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Premier League plans new rule to expel clubs who plot breakaways after Super League fiasco - Getty Images

Premier League plans new rule to expel clubs who plot breakaways after Super League fiasco – Getty Images

The Premier League is set to ban future breakaway plots by inserting a new clause in its rulebook warning all clubs they face automatic and permanent expulsion.

A review of governance sparked even before the emergence of the Project Big Picture last year was considering tougher measures to stabilise the competition. The European Super League fiasco has now cemented the determination of chief executive Richard Masters to push through the amends.

A source close to talks said the plan will “kill off the threat of a breakaway forever”, however the clause could be controversial given the league’s formation was thanks to a breakaway in 1992.

Telegraph Sport understands the new rule – to be put forward for vote when the review is published later this year – will remove any ambiguity around England top tier’s existing rule L9, which lists competitions that member clubs can play in.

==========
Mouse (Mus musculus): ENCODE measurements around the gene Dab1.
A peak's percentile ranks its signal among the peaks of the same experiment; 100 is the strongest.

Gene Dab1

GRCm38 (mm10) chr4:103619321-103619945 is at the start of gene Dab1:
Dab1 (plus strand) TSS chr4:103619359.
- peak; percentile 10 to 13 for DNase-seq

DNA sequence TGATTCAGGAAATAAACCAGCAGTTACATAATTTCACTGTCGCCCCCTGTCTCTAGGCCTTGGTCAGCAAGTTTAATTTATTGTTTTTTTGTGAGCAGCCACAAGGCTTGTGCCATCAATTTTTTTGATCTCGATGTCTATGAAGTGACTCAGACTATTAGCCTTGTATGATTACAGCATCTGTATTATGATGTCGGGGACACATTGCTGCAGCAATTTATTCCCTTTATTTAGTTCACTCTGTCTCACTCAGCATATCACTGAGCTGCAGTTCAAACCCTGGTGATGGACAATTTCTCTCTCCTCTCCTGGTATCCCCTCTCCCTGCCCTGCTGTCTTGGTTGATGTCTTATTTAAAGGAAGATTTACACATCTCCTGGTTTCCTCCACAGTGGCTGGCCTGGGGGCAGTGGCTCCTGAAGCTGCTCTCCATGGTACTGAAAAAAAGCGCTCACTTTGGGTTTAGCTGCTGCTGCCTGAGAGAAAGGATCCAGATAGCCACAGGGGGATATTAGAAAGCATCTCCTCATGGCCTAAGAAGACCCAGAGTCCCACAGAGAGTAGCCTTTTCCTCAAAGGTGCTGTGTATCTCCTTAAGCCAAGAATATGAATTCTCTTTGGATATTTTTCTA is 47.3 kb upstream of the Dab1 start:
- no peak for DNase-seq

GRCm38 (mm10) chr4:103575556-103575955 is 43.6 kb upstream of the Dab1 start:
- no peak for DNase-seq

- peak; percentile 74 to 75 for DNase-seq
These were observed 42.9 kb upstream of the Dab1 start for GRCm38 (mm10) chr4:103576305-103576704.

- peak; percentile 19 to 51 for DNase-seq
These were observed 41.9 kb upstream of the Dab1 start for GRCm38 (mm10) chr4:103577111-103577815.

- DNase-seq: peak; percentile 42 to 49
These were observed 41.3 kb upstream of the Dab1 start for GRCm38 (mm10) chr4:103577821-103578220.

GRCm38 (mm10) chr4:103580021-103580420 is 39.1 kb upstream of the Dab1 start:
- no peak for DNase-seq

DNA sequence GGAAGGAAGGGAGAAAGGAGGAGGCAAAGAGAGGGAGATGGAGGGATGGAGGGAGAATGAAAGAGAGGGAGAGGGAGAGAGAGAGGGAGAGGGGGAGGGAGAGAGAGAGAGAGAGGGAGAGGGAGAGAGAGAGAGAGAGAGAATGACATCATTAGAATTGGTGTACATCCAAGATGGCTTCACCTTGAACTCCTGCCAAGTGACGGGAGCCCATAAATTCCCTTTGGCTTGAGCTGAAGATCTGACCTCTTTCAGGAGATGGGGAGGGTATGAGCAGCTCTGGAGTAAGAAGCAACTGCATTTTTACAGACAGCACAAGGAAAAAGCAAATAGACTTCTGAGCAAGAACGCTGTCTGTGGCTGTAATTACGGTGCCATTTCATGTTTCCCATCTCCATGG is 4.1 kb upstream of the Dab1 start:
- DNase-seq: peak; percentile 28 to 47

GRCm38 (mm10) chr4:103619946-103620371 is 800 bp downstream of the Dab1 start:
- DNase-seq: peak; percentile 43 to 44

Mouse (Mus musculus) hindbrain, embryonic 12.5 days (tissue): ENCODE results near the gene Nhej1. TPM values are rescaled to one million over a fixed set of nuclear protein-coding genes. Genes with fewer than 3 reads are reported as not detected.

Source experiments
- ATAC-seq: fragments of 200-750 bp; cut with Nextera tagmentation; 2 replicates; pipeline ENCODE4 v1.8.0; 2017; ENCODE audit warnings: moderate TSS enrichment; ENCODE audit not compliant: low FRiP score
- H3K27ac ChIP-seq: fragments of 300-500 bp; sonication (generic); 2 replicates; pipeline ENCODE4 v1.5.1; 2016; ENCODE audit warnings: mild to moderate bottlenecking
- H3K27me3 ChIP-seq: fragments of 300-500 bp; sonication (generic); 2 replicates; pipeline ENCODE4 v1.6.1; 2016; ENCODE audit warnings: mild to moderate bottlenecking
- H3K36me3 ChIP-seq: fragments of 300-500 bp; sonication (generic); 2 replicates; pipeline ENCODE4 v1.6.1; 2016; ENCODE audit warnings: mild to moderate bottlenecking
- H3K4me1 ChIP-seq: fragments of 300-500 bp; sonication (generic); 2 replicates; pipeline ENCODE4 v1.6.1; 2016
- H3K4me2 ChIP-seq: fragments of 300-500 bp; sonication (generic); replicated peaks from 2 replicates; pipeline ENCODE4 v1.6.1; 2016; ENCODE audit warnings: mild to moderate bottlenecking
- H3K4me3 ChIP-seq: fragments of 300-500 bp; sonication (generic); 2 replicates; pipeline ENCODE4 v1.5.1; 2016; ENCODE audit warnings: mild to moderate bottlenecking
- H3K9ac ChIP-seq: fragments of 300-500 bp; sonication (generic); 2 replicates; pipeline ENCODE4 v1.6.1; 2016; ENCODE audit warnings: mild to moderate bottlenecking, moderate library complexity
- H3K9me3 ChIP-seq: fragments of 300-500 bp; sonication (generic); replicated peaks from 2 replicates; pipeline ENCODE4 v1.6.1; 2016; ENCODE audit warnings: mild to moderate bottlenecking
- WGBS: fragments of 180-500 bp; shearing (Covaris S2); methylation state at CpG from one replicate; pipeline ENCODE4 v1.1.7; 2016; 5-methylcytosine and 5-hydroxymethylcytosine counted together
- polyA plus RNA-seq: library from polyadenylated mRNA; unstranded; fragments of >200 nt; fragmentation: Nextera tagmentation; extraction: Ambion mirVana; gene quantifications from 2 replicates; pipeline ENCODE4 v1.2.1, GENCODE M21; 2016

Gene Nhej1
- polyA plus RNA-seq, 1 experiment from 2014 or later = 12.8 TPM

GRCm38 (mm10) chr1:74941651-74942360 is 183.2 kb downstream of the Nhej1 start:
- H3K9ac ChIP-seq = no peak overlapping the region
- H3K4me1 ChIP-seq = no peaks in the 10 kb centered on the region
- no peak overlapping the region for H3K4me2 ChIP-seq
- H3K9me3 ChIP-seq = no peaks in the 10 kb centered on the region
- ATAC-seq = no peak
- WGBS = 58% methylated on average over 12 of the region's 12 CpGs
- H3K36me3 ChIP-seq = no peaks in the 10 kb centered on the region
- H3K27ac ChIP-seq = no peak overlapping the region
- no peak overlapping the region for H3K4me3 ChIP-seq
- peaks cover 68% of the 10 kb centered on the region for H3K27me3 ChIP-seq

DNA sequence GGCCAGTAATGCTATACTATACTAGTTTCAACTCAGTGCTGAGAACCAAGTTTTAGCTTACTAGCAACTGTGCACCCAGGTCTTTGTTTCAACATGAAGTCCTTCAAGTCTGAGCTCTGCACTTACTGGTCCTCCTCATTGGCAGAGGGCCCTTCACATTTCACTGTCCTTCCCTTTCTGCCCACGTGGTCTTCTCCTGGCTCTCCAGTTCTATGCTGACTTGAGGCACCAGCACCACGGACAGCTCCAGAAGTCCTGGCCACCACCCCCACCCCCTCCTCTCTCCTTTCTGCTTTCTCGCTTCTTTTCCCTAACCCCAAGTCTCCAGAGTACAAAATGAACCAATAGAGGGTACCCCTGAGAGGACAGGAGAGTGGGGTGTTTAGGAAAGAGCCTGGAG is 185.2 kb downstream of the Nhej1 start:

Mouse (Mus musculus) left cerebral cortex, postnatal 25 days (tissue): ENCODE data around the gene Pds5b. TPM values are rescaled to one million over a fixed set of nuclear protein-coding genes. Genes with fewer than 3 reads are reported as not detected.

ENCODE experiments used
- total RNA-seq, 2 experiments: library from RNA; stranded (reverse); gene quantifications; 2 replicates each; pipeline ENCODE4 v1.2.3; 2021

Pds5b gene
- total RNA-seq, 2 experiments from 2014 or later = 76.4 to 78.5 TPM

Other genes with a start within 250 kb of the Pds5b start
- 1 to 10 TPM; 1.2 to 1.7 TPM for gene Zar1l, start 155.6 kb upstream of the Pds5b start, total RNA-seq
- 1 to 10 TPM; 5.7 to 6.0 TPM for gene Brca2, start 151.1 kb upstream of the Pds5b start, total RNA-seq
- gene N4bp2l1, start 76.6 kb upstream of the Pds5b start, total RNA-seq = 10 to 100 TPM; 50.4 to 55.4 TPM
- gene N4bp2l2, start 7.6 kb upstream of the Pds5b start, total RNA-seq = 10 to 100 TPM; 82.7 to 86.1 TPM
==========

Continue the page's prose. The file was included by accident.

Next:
Sources close to the league confirmed the changes on another tumultuous day of fallout from the collapse of the plot that would have seen Liverpool, Arsenal, Tottenham, Chelsea and the two Manchester clubs form their own closed-shop European competition.

England’s European Championship adventure could now be played almost entirely at Wembley after the recent furore killed Tottenham Hotspur’s bid to host extra matches.

The national stadium will today be handed a last-16 tie originally scheduled for Dublin – and featuring the winners of England’s group – with the Irish capital unable to meet Uefa’s deadline for guaranteeing fans could attend it.

Wembley already has the most games for the tournament, three group matches, a last-16 tie, both semi-finals and the final. But it will be given an eighth match, on June 29, which could mean Gareth Southgate’s side playing all but one game at Wembley in a near-repeat of Euro 96.

An announcement will be made on Friday amid a wave of goodwill at Uefa towards Mark Bullingham, the FA’s chief executive, for his role in torpedoing a rebellion by Europe’s richest clubs this week.

Telegraph Sport has been told Bullingham played a key part in liaising with both the Duke of Cambridge and the Prime Minister, whose joint interventions fatally undermined efforts by England’s so-called ‘Big Six’ to win over fans.

“He was a quietly determined yet very effective operator behind the scenes,” confirmed one Whitehall source in response to the concerted English effort to derail the ESL. Munich, one of the other cities in doubt, is set for approval by Uefa.